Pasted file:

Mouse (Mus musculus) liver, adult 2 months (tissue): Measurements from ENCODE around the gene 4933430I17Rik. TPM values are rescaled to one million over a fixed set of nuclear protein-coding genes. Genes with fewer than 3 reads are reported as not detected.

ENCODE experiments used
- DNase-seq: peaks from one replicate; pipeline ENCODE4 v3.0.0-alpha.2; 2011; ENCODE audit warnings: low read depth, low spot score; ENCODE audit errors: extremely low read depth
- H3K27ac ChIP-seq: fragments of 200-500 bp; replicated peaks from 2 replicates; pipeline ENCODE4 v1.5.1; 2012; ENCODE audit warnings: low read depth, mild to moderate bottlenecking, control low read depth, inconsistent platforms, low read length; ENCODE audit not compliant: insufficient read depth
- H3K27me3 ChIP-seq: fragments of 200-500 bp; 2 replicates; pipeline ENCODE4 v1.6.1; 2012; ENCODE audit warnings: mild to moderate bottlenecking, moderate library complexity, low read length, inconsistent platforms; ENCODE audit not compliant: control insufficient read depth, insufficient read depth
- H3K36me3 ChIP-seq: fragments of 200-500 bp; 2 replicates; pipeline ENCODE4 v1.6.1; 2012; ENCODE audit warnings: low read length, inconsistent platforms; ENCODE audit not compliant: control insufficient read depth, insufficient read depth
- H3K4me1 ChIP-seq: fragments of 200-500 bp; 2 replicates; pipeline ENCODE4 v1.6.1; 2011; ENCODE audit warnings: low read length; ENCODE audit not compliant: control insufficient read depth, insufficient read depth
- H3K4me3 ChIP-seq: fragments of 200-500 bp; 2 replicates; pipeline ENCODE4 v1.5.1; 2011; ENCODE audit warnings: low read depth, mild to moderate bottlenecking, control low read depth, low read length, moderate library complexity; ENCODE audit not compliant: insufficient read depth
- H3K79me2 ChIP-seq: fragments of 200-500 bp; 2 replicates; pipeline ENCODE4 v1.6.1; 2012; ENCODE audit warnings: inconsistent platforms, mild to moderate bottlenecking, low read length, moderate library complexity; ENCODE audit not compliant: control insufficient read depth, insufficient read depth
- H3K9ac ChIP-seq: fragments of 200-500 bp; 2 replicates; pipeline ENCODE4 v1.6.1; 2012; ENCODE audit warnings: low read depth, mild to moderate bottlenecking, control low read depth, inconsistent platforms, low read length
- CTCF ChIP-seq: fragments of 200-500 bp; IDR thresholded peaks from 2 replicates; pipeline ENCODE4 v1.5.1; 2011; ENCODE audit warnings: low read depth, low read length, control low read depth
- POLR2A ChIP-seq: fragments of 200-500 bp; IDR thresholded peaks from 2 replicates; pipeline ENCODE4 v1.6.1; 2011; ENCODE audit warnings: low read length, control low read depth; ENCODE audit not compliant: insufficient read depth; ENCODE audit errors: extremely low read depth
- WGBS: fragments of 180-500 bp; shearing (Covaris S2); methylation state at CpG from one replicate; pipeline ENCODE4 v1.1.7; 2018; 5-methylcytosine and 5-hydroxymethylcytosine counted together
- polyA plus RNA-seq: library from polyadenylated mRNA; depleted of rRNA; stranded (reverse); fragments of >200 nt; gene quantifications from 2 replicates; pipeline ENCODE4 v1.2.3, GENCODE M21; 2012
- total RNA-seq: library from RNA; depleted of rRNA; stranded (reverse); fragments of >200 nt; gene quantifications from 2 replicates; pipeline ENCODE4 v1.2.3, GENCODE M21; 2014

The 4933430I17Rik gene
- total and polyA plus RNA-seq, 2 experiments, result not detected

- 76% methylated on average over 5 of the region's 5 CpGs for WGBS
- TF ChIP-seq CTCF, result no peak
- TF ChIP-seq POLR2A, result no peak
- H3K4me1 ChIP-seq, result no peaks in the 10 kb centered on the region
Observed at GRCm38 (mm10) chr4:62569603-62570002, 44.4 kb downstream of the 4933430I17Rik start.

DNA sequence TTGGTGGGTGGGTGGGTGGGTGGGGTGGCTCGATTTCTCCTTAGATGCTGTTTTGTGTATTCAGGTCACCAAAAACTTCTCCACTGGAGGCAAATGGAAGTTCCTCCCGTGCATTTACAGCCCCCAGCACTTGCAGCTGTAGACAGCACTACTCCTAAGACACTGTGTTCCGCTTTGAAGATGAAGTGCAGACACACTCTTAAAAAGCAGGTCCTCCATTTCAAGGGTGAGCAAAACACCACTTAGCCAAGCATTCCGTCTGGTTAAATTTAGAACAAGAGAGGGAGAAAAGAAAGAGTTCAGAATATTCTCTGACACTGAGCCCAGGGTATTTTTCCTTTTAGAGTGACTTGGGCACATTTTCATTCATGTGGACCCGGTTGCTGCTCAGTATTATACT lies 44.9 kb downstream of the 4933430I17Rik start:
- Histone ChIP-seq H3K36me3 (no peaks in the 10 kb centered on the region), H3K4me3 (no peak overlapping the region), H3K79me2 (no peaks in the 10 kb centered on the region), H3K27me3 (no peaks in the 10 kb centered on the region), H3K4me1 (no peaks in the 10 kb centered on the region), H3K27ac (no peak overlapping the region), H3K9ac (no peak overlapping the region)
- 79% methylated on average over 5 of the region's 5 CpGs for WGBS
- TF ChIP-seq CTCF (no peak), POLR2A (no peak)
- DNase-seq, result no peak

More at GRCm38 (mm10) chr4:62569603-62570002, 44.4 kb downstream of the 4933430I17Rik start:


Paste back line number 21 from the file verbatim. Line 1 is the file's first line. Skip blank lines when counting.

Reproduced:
- H3K4me1 ChIP-seq, result no peaks in the 10 kb centered on the region